With the U.S. military pullout and the evacuation of foreigners and vulnerable Afghans from Kabul completed earlier this month, many locals who have worked for Japan but were left behind in Afghanistan are filled with feelings of anger and hopelessness, they said.

One such Afghan said he lives day to day in a heightened state of vigilance -- even locking his bedroom door when he sleeps -- for fear of his safety under the harsh rule of the Taliban who have returned to power after 20 years.

The man, who requested anonymity, had been involved in Japan's aid activities for many years and is one of some 500 Afghans, including local staff of the Japanese Embassy and the Japan International Cooperation Agency and their families, whom the Japanese government had said it would evacuate.

Vehicles carry Taliban soldiers in Kabul, Afghanistan, on Aug. 16, 2021. (Kyodo)

But he was unable to leave the war-ravaged country as Japan's Self-Defense Forces were ordered to withdraw on Aug. 31 after having evacuated just one Japanese and 14 Afghans at the request of the United States.

"I know it couldn't be helped but I'm upset," he said about having been left behind.

On Aug. 26, he boarded a bus in Kabul and headed to Hamid Karzai International Airport. But an Islamic State group affiliate called ISIS-K fired rockets at the airport on the day and the SDF flight he was supposed to take was canceled.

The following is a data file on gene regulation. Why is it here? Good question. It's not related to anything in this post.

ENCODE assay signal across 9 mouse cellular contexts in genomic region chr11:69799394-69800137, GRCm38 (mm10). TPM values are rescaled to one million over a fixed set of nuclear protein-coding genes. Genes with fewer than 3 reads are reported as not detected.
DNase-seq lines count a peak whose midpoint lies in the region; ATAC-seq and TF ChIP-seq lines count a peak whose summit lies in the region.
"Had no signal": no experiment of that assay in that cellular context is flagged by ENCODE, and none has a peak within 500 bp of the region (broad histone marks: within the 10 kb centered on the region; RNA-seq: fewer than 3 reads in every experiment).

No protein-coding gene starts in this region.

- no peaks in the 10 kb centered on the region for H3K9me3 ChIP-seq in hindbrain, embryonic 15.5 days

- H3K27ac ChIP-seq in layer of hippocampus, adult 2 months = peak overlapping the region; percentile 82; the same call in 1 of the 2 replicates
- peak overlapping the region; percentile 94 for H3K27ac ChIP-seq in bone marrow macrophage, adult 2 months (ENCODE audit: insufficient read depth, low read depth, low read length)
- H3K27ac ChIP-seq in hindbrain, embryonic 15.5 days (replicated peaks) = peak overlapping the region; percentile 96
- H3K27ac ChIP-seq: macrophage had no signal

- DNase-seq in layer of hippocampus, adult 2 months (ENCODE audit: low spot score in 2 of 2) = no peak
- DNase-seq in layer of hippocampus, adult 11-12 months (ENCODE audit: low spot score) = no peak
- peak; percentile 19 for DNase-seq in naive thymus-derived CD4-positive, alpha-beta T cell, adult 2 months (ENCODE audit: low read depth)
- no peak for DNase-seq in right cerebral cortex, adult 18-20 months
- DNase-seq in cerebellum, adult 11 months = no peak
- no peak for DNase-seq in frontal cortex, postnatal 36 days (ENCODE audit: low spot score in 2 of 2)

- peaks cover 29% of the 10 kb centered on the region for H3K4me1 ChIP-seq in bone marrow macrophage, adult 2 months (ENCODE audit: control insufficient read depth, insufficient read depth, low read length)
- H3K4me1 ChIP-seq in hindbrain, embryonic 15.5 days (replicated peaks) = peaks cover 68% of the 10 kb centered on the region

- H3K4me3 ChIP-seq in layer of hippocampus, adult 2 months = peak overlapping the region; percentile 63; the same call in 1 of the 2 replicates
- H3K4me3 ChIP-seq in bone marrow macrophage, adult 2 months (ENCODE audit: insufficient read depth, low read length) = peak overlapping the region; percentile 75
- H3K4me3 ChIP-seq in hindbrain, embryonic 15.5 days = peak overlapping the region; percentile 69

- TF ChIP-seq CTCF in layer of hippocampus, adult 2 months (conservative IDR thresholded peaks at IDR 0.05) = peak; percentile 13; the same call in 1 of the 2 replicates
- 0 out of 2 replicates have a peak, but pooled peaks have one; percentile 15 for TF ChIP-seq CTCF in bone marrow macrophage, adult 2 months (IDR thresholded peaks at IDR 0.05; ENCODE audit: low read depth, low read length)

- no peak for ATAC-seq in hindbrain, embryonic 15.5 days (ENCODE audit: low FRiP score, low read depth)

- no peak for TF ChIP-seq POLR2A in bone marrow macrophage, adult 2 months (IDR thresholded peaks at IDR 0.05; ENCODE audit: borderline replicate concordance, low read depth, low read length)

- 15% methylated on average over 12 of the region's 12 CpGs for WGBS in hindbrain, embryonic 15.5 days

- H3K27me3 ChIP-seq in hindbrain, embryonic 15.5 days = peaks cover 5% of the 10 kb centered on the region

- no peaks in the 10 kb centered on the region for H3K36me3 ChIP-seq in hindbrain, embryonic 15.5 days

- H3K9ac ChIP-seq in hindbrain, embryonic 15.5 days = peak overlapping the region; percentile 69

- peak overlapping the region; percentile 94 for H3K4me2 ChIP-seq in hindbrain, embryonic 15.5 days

Even though he was instructed to wait by the Japanese government, he never heard from it again before the SDF was ordered to pull out.

"If I couldn't go, they should've told me so," he said, adding that he now feels trapped.

Neighbors found he was seeking to leave the country and he is afraid of what might happen if the Taliban learn of his plan, he said.

Another local, who asked to remain anonymous, used to work at the JICA Afghanistan Office in Kabul, which administered Japan's official aid program in the country.

As he sought to flee, he requested a Japanese Embassy staffer to include him in the list of people to be evacuated by Japan. But the staffer only replied, "I have no authority to decide on this."

His father had been beaten by the Taliban during its former rule because he did not grow his beard, the local said. The Islamist group's fighters have assaulted citizens since they seized almost full control of the country on Aug. 15.

"I was really disappointed when I realized that Japan wasn't willing to evacuate us," he said.

While the Taliban have made reconciliatory gestures, there is no guarantee that they will be accompanied by actions.

Meanwhile, the terrorist activities of Islamic State extremists are increasing, and there are concerns about a collision between them and the Taliban.

A local journalist said, "This withdrawal is a rout of the U.S. military. Our country faces turmoil."

The Japanese government has said it had submitted to the Taliban via the U.S. military a list of people seeking to evacuate on SDF airplanes, which was intended to enable them to pass through Taliban checkpoints on the way to the airport.

Now, however, the Afghans on that list are trembling in fear.

One of the locals, who worked at the embassy, said, "I believe I'll be able to evacuate. The Japanese Embassy will do something."

But contrary to his words, his tone was angry.

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